Announcing Stack Overflow Documentation

We started with Q&A. Technical documentation is next, and we need your help.

Whether you're a beginner or an experienced developer, you can contribute.

Sign up and start helping → Learn more about Documentation →

In my shared library I have to do certain initialization at the load time. If I define the function with the GCC attribute __attribute__ ((constructor)) it doesn't work, i.e. it doesn't get called when the program linking my shared library is loaded.

If I change the function name to _init(), it works. Apparently the usage of _init() and _fini() functions are not recommended now.

Any idea why __attribute__ ((constructor)) wouldn't work? This is with Linux 2.6.9, gcc version 3.4.6


For example, let's say the library code is this the following:

#include <stdio.h>

int smlib_count;

void __attribute__ ((constructor)) setup(void) {
    smlib_count = 100;
    printf("smlib_count starting at %d\n", smlib_count);

void smlib_count_incr() {

int smlib_count_get() {
    return smlib_count;

For building the .so I do the following:

gcc -fPIC -c smlib.c
ld -shared -soname libsmlib.so.1 -o libsmlib.so.1.0 -lc smlib.o
ldconfig -v -n .
ln -sf libsmlib.so.1 libsmlib.so

Since the .so is not in one of the standard locations I update the LD_LIBRARY_PATH and link the .so from a another program. The constructor doesn't get called. If I change it to _init(), it works.

share|improve this question
It's relevant where in the function definition you place the attribute string. Where is it in yours? I have one that works like so: void __attribute__ ((constructor)) constructor() { ... }. Note that it's after void and before constructor(). – Dan Fego Feb 27 '12 at 22:06
Not an answer, but it's worth noting that shared library constructors are generally Considered Harmful due to their ability to mess up the initial state of the program before main is entered. The most infamous example is OpenAL, which (at least at one time; I believe it was since fixed but I'm not sure) munged with ALSA library/device state in a way that prevented the application from later opening the ALSA device itself. Proper libraries should try their best to avoid having any global state, and if absolutely necessary, should use lazy initialization on the first library call, not ctors. – R.. Feb 28 '12 at 0:29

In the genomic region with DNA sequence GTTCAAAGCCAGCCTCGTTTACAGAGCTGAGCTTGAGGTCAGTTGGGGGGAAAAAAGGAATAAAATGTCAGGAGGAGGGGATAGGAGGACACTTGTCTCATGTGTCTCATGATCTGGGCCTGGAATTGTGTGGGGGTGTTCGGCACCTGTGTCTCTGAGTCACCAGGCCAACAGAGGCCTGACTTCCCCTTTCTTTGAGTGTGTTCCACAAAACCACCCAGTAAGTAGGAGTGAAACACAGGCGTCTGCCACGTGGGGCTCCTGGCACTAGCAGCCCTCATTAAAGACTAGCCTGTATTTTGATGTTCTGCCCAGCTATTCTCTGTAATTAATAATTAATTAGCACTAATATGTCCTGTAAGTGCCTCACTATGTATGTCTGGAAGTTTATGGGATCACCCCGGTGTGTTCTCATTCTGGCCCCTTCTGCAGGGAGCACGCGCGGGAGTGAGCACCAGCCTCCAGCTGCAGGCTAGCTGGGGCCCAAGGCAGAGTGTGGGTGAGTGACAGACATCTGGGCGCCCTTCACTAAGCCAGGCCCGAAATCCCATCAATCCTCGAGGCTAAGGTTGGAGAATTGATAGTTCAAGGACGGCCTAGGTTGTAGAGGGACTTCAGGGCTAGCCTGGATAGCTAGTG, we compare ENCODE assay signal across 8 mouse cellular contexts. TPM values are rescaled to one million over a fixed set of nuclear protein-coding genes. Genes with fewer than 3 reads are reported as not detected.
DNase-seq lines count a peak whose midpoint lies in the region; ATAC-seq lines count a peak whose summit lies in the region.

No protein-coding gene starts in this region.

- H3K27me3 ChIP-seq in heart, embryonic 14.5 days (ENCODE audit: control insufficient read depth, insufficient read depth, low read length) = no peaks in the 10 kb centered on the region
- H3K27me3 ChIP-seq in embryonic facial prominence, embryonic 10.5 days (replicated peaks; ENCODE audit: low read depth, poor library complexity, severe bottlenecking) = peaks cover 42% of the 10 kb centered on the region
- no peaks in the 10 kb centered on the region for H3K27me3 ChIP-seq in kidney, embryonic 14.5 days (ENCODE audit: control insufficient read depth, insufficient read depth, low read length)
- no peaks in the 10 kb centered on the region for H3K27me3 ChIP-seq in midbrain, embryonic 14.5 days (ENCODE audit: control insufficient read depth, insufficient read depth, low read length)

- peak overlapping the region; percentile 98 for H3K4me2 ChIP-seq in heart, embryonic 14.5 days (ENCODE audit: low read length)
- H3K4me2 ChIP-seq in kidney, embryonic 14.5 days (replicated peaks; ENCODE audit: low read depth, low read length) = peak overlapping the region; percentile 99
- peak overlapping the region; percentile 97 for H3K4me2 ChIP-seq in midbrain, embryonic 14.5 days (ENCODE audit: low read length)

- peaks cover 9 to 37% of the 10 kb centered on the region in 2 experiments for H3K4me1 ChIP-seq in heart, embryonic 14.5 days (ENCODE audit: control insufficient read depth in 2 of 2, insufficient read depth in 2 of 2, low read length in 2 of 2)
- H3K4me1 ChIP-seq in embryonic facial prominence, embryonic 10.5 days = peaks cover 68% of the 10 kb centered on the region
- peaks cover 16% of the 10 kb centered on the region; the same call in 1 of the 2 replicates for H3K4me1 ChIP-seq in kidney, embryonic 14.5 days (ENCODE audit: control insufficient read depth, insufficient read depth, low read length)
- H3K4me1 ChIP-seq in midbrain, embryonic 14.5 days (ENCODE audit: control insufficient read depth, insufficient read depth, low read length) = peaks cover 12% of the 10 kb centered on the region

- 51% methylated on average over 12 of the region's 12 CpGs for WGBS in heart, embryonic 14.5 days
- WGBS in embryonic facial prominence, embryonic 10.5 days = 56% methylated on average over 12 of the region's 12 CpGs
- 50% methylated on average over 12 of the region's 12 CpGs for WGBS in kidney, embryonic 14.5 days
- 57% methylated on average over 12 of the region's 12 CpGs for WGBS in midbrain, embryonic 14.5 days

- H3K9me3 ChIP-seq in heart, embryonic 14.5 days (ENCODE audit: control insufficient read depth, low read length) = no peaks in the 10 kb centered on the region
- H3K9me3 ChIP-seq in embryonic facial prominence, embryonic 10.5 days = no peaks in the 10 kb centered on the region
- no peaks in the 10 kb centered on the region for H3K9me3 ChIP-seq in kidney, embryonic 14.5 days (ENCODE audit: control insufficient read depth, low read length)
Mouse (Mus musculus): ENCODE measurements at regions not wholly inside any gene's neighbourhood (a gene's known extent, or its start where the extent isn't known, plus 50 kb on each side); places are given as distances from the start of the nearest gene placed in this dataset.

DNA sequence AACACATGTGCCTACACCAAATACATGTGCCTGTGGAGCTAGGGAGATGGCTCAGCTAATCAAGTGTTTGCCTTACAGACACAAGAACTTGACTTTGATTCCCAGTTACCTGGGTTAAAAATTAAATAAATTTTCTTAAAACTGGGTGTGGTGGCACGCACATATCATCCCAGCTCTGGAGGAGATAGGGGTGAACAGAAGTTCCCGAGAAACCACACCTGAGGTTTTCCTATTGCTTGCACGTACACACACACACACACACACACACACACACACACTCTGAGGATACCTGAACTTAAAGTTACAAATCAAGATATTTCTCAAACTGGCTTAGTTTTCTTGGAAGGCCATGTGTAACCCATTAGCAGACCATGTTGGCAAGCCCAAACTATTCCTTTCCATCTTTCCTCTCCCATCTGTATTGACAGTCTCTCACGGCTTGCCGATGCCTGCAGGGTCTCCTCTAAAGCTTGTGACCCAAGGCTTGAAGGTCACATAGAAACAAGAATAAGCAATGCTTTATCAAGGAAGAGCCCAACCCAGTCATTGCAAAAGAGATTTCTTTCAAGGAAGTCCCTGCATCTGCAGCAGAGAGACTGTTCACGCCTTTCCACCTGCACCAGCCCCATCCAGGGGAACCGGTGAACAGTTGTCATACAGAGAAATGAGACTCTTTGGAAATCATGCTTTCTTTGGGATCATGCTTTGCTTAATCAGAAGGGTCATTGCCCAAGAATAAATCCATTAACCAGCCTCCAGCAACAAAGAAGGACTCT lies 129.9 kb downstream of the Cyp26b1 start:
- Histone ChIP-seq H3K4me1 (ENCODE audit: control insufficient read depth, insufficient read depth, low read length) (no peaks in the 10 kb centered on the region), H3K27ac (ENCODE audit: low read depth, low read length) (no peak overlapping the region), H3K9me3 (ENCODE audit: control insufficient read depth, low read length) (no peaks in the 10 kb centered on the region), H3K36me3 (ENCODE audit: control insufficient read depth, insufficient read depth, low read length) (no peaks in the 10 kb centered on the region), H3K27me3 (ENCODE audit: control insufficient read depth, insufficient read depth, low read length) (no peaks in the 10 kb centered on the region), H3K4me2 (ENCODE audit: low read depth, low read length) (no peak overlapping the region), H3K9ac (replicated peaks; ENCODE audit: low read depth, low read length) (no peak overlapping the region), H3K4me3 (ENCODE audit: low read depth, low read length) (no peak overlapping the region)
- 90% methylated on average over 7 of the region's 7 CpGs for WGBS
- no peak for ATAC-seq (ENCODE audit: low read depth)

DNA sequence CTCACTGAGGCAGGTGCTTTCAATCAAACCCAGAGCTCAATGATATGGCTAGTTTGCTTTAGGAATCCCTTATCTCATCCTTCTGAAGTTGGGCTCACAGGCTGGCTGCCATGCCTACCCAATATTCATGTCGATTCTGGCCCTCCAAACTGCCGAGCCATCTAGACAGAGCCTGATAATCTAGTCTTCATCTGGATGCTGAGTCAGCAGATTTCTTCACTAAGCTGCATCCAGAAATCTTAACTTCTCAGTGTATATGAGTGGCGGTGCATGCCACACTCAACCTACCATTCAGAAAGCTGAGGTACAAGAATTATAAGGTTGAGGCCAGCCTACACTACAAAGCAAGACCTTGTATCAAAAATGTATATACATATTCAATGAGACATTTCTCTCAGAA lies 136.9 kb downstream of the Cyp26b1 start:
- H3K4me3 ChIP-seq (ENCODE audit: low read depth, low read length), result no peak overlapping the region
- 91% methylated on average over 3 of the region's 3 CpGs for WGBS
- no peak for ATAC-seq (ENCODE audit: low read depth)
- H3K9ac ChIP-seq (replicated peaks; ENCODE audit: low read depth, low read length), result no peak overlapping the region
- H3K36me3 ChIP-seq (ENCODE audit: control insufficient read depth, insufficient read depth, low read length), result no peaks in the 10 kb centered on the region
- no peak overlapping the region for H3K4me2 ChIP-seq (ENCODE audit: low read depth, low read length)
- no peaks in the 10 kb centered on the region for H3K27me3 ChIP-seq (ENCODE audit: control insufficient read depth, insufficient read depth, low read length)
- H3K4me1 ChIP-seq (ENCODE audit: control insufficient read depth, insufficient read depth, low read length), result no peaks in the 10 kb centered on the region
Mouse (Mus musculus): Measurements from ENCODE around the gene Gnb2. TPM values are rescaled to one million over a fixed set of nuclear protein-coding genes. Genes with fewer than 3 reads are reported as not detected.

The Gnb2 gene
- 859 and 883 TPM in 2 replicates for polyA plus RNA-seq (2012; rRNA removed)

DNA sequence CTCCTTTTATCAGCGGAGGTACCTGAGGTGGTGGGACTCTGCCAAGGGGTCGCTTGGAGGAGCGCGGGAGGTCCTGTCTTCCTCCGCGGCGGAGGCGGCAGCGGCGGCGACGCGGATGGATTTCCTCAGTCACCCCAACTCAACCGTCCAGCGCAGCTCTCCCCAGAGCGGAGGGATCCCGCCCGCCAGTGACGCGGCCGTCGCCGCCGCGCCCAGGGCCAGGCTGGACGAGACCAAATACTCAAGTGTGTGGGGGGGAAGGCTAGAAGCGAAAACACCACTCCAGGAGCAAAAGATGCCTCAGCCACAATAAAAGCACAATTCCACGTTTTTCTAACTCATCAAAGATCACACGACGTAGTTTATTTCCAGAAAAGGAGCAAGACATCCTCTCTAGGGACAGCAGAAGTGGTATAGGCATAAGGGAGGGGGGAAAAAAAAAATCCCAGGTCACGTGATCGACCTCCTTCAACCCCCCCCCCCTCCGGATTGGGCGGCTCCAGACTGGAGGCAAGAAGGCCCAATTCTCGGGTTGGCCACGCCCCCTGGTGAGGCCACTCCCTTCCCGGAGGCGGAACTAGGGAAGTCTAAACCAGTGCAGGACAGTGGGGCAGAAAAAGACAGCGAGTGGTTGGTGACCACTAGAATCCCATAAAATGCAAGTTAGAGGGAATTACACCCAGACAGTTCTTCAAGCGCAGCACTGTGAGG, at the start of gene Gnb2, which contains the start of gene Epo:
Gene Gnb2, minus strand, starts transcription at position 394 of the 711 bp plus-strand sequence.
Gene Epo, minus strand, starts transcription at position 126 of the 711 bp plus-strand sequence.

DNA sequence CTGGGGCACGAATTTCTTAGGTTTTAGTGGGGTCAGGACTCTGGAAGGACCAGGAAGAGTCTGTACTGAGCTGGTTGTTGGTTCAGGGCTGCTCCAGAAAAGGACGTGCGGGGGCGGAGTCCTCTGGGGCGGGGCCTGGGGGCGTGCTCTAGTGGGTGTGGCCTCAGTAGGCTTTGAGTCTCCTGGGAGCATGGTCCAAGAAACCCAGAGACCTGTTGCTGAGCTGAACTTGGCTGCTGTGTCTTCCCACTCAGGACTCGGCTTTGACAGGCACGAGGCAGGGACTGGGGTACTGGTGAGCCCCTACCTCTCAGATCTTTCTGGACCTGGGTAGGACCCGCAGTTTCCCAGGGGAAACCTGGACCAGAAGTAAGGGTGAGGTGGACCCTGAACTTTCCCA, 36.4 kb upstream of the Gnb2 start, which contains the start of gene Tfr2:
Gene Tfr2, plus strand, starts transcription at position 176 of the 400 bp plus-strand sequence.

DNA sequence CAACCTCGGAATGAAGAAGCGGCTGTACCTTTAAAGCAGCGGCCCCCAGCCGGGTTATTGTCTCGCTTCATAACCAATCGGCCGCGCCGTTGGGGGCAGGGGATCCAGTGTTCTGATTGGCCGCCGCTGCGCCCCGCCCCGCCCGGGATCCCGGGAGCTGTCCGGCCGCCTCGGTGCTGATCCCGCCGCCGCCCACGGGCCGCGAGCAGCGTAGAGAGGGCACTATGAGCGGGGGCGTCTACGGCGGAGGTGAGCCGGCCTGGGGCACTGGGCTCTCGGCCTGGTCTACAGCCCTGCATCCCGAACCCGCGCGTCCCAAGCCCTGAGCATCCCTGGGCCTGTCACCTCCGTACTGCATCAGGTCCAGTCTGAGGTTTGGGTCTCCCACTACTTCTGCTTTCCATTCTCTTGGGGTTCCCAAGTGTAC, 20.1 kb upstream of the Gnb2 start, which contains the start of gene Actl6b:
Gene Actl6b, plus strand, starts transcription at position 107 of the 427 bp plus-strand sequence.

@Dan Fego, I tried different placements including the one you suggested above. It still doesn't work. – Manohar Mar 9 '12 at 10:40
@R.. I understand the risks involved. But I am just going to initialize some variables specific to my library. – Manohar Mar 9 '12 at 10:41
@Santhosh Can you please post a minimal example that exhibits the problem, and preferably your compilation lines and output and the way you're calling it? – Dan Fego Mar 9 '12 at 14:15
up vote 1 down vote accepted

Okay, so I've taken a look at this, and it looks like what's happening is that your intermediate gcc step (using -c) is causing the issue. Here's my interpretation of what I'm seeing.

When you compile as a .o with setup(), gcc just treats it as a normal function (since you're not compiling as a .so, so it doesn't care). Then, ld doesn't see any _init() or anything like a DT_INIT in the ELF's dynamic section, and assumes there's no constructors.

When you compile as a .o with _init(), gcc also treats it as a normal function. In fact, it looks to me like the object files are identical except for the names of the functions themselves! So once again, ld looks at the .o file, but this time sees a _init() function, which it knows it's looking for, and decides it's a constructor, and correspondingly creates a DT_INIT entry in the new .so.

Finally, if you do the compilation and linking in one step, like this:

gcc -Wall -shared -fPIC -o libsmlib.so smlib.c

Then what happens is that gcc sees and understands the __attribute__ ((constructor)) in the context of creating a shared object, and creates a DT_INIT entry accordingly.

Short version: use gcc to compile and link in one step. You can use -Wl (see the man page) for passing in extra options like -soname if required, like -Wl,-soname,libsmlib.so.1.

share|improve this answer
cool..that explains it. Thanks! – Manohar Mar 9 '12 at 19:25
It doesn't have to be in one step. What makes it work is using gcc with -shared to link, not ld. – Thomas Apr 13 '12 at 21:31

From this link :

"Shared libraries must not be compiled with the gcc arguments -nostartfiles'' or-nostdlib''. If those arguments are used, the constructor/destructor routines will not be executed (unless special measures are taken)."

gcc/ld doesn't set the DT_INIT bit in the elf header when -nostdlib is used . You can check objdump -p and look for the section INIT in both cases. In attribute ((constructor)) case you wont find that INIT section . But for __init case you will find INIT section in the shared library.

share|improve this answer

Your Answer


By posting your answer, you agree to the privacy policy and terms of service.

Not the answer you're looking for? Browse other questions tagged or ask your own question.